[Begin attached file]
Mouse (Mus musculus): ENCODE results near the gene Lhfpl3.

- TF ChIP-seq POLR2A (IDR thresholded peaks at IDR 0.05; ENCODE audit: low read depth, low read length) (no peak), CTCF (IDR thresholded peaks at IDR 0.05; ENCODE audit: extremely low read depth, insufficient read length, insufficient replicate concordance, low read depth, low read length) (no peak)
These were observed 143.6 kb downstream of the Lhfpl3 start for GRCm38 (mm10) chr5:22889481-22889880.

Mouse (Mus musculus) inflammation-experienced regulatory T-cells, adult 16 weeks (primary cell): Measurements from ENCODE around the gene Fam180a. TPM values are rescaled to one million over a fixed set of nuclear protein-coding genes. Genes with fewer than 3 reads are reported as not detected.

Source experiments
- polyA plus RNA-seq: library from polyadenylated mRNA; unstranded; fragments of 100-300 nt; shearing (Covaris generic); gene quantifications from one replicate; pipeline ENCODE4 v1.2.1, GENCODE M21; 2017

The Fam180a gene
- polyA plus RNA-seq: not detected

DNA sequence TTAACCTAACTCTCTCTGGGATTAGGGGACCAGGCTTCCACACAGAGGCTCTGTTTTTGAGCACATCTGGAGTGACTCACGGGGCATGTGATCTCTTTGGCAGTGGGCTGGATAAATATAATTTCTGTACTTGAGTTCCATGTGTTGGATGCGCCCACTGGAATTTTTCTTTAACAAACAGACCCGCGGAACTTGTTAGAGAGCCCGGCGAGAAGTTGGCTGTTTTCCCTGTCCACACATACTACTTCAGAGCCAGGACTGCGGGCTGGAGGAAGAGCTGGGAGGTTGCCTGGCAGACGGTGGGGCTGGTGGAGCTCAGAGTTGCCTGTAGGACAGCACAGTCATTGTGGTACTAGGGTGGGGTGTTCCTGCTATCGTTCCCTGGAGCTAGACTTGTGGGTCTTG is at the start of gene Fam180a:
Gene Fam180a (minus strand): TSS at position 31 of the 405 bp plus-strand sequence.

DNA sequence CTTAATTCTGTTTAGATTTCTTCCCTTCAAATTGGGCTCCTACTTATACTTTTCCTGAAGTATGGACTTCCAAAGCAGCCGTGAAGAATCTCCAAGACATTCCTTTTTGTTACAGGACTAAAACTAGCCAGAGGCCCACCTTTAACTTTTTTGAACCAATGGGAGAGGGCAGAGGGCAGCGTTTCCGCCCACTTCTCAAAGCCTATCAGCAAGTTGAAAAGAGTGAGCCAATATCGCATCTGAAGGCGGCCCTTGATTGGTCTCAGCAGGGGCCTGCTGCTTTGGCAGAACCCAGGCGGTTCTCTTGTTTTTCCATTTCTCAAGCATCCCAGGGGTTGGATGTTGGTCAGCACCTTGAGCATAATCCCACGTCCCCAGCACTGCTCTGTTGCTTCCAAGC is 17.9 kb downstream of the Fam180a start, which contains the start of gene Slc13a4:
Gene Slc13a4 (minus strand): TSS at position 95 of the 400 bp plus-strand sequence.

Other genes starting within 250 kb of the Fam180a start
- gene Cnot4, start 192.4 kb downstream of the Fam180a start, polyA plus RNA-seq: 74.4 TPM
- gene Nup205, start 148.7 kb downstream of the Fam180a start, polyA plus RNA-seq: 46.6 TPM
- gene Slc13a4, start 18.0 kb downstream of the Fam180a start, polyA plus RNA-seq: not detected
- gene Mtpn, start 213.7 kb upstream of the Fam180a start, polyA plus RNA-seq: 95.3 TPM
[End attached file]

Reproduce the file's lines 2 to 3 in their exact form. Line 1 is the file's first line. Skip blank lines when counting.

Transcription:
- TF ChIP-seq POLR2A (IDR thresholded peaks at IDR 0.05; ENCODE audit: low read depth, low read length) (no peak), CTCF (IDR thresholded peaks at IDR 0.05; ENCODE audit: extremely low read depth, insufficient read length, insufficient replicate concordance, low read depth, low read length) (no peak)
These were observed 143.6 kb downstream of the Lhfpl3 start for GRCm38 (mm10) chr5:22889481-22889880.